BP is one of the global leaders in terms of proven reserves and market capitalization in the oil industry. It mainly deals with production and exploration, chemicals, and marketing and refining. A big company like BP should be very careful when making any decision according to Jennings (2008). BP could have averted the spill of oil on the Gulf of Mexico if they had consulted properly. According to Robert (2010), BP employees who were working on the oilrig failed to consult widely with an experienced engineer about pressure results. The crew misread the rig's pressure test that was negative at that time. Furthermore, the crew made a poor decision by abandoning the Macondo well. If the site leaders had explained about the negative results to the visiting engineer then there would have been no disaster. They decided to work autocratically instead of being consultative. In addition, the BP management did not update its safety measures and the penalty for not complying is not more than $ 35, 0000. For BP they felt that it was cheaper to pay the fine for not complying with the safety regulations rather than updating its safety technology for millions. This is a very poor decision for BP and for that, even the workers lost their lives because of the explosion.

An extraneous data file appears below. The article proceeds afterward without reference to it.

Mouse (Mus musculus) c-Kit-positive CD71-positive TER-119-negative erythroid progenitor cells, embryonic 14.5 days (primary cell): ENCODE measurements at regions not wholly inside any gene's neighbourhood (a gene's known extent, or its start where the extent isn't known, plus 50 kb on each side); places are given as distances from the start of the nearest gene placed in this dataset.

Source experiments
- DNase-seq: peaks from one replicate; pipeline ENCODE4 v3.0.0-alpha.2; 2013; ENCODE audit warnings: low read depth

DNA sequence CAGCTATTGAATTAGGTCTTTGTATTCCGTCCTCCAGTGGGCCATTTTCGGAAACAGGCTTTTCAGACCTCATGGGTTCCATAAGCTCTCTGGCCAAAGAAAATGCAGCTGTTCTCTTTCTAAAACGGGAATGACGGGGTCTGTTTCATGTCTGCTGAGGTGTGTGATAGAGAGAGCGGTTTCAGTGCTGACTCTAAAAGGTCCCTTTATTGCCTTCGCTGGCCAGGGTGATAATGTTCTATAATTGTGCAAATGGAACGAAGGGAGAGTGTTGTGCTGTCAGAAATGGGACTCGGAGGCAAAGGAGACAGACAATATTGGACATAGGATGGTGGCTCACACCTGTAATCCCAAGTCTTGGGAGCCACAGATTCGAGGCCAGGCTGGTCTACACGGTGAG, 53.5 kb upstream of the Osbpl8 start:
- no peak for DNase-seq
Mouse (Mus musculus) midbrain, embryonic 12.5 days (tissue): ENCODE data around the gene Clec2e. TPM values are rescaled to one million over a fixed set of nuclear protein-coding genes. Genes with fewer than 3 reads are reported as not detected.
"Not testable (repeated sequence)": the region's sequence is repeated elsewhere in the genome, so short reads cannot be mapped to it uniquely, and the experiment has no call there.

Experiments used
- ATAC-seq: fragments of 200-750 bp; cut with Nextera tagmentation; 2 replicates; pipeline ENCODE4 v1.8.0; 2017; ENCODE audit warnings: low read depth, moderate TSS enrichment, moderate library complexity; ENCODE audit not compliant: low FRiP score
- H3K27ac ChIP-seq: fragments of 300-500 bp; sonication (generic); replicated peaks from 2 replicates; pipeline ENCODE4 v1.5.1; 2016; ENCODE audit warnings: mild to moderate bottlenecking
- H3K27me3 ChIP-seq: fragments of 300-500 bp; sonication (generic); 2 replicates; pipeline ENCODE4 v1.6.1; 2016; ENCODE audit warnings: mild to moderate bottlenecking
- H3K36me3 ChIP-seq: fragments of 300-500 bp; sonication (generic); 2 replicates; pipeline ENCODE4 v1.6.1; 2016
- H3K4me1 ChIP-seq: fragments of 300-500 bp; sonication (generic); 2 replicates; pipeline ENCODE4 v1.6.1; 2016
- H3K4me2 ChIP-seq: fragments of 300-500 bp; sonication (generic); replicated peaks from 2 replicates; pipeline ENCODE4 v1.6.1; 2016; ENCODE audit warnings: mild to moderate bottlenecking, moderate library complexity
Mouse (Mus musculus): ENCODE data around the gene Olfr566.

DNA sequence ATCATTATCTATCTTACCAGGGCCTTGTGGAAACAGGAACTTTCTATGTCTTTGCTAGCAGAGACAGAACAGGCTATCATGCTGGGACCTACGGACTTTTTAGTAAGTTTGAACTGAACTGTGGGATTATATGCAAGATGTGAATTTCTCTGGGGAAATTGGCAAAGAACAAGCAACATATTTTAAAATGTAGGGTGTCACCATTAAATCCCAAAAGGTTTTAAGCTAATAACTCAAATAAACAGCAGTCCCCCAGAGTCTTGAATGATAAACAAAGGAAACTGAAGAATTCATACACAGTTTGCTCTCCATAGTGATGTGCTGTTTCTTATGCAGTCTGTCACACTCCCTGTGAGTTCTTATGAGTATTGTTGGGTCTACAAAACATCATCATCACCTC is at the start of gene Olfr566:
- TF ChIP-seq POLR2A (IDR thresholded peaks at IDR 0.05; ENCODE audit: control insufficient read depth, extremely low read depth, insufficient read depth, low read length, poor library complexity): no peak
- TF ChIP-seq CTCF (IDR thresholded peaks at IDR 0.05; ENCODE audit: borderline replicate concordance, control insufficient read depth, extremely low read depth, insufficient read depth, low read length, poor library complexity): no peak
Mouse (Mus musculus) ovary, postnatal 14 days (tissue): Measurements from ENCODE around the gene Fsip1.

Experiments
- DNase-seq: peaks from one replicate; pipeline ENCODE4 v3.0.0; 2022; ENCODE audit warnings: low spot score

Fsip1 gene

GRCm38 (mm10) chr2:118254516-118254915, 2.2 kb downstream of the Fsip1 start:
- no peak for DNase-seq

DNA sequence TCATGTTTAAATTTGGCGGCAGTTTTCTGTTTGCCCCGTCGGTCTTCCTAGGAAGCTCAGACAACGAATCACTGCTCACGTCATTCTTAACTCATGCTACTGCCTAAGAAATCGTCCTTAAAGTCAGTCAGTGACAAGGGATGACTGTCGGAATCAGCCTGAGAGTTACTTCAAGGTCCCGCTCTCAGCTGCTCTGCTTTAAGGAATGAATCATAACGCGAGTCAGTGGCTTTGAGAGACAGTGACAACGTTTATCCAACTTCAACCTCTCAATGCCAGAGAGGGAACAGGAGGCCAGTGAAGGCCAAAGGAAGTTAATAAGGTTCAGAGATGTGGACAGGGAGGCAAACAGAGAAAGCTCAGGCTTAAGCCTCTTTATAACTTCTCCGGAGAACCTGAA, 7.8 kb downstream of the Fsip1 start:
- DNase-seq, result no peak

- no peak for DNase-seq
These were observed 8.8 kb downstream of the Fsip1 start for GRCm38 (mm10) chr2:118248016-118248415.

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BP is a global market player and it is enormously powerful. It does not have democratic legitimacy, but repeatedly it is able to pilot world's social developments better than the national governments. However, piloting social development is a big dilemma that BP should handle carefully to avoid any conflicts. BP can be one of the largest oil companies that produce very clean natural gas, and at the same time, it can be one of the largest pollutants of the environment. This became evident last year when the oil-drilling platform exploded in the Gulf of Mexico about fifty kilometers of the coast of Louisiana. BP reported that the spill would have minimal impact on the environment but two months later, the oil spill became the largest oil disaster in U.S. history. During the disaster, chief executive Tony Hayward made some ill-advised remarks concerning the management of the oil spill. The public relations structure for dealing with the spill was going to concentrate on damage control. The credibility of BP suffered a big blow from the public due to its failure to stop the spill on time. BP's response to the disaster made it worse (Robert, 2010).